"You kids have it so easy these days. Back in my days, we used to have to walk to school, up the hill, down the hill, in the cold, in the rain, in sleet, with no shoes..."
A lot of us have heard this old chestnut and it always makes us smile to think of how our grandparents would chide us when we claim that life is tough. Older people are always quick to remind us of the hardships that they endured and all the luxuries that we consider standard that they never had. But it looks like a school in the Philippines puts us all to shame, grandpa and grandma included, as a Facebook campaign raised money to buy a boat so that the children no longer have to swim to school. That's right: swim. Holding their books over their heads, arriving to school soaking wet with no change of clothes.
That probably even beats out sleet.
The story of the dirt poor village in the Philippines which still believes in the importance of education despite poverty, dilapidated buildings and congested schoolrooms really makes you stop and think. While kids in North America are being driven to school or are taking buses, looking glassy eyed and bored to even be at school, there are kids in the world who are willing to swim to their classrooms because education may be the only way out of a poverty stricken existence.
So little value is put on education in North America. Perhaps it's because lack of education is not necessarily a barrier to success; many uneducated people have been able to make great careers in entertainment or even gain political office. As well, education for the sake of education, meaning the love of learning, is often seen as nerdy by teenage peers or snobby by adult ones.
In Europe, a well-educated person is seen as cultured, mature and intelligent, but there doesn't appear to be the same level of appreciation in North America. Take, for example, the public's perception of Michael Ignatieff, former Liberal Party Leader. He was seen by many as being too 'academic.' Being worldly, recognized and published by several reputable printing presses is apparently not what the average Canadian wants to vote for. Sound bites about the average Canadian family and tax cuts are much more effective with the general public.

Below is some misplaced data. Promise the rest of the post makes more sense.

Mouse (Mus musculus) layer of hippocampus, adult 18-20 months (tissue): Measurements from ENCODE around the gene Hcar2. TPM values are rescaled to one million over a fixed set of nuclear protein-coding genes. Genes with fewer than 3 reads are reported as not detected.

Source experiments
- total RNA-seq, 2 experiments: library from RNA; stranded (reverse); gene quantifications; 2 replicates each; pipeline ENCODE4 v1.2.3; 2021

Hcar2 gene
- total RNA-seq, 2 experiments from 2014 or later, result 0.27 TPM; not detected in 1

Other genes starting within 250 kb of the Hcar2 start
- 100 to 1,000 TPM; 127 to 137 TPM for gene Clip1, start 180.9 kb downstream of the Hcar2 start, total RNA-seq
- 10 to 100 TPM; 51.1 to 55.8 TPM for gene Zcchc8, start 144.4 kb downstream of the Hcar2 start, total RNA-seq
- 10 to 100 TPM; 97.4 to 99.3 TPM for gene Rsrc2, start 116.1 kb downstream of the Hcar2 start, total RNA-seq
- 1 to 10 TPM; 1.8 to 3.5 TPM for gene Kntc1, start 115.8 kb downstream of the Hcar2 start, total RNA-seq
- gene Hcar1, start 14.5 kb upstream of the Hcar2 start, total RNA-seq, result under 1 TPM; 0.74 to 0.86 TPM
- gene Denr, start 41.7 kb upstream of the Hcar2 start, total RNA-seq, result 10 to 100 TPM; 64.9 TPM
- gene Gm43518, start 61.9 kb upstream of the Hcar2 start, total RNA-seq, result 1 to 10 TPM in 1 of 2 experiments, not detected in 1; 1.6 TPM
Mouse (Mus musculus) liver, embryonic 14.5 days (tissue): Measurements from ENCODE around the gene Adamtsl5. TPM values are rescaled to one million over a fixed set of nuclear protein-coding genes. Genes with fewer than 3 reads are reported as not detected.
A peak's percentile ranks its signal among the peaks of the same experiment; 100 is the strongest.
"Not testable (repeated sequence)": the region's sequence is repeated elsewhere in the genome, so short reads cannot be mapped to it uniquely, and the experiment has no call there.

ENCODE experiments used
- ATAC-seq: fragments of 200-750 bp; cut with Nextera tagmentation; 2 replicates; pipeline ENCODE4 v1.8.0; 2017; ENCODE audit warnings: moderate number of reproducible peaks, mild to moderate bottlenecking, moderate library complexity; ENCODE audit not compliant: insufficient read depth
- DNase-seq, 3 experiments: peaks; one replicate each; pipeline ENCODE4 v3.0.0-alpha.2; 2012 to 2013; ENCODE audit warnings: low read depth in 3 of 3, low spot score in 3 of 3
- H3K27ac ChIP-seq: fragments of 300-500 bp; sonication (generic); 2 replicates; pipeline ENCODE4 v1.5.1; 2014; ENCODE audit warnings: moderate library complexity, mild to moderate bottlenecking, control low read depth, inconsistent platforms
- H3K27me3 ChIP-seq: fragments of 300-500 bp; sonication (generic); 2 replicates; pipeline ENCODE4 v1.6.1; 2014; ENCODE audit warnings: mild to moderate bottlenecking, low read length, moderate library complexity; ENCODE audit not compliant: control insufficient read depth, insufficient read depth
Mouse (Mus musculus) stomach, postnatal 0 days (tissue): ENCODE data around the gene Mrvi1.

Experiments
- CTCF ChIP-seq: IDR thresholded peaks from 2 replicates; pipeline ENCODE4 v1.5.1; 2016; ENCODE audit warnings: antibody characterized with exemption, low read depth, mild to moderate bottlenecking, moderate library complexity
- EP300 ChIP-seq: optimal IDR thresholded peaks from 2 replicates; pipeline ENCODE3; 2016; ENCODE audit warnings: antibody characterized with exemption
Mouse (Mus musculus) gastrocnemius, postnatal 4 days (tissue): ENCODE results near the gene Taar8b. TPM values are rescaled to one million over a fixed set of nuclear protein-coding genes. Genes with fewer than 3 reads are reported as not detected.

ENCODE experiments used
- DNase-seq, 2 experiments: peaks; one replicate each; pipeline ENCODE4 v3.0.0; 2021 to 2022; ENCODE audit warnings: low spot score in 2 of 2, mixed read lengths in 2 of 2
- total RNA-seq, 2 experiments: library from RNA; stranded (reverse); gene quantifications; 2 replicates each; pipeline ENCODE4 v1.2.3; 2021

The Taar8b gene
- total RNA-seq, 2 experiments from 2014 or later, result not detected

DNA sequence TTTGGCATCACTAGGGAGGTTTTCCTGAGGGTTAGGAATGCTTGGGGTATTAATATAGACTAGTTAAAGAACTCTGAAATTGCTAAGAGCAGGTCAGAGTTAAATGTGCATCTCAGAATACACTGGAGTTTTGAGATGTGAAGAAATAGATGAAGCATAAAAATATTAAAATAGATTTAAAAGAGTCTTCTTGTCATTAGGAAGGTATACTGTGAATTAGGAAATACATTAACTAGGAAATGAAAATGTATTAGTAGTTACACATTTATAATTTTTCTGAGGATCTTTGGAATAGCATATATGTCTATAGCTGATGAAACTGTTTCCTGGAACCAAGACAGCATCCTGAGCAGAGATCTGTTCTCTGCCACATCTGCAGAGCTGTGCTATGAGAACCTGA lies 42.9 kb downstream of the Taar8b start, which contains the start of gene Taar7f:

But this just highlights how much people have lost their respect for education. It's not seen as the way to overcome social barriers and advance in today's society through merit and hard work; probably because merit and hard work are no longer used to measure success. Blatant nepotism and office politics have seen to that. It's not what you know, it's who you know, after all.
Basic education may be seen as a right in North America, but it should be seen as what it is for poorer countries: a privilege. A chance to make a better life for yourself and to learn because it improves the mind, rather than your chances of not getting grounded for bringing home a D. People shouldn't bask in their ignorance, as more and more people appear to be doing. 'Book learning' doesn't harm you. Homework doesn't kill you. And academic is not a dirty word.
And be happy you don't have to swim to get to school, holding your books over your head.